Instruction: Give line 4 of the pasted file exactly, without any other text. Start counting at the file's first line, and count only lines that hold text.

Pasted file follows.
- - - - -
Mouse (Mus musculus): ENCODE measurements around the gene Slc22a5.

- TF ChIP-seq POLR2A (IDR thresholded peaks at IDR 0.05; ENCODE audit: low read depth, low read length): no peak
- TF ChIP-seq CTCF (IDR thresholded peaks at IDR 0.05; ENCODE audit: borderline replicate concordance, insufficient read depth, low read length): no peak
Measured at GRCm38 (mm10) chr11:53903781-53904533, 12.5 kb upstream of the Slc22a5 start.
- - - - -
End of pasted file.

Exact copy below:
Measured at GRCm38 (mm10) chr11:53903781-53904533, 12.5 kb upstream of the Slc22a5 start.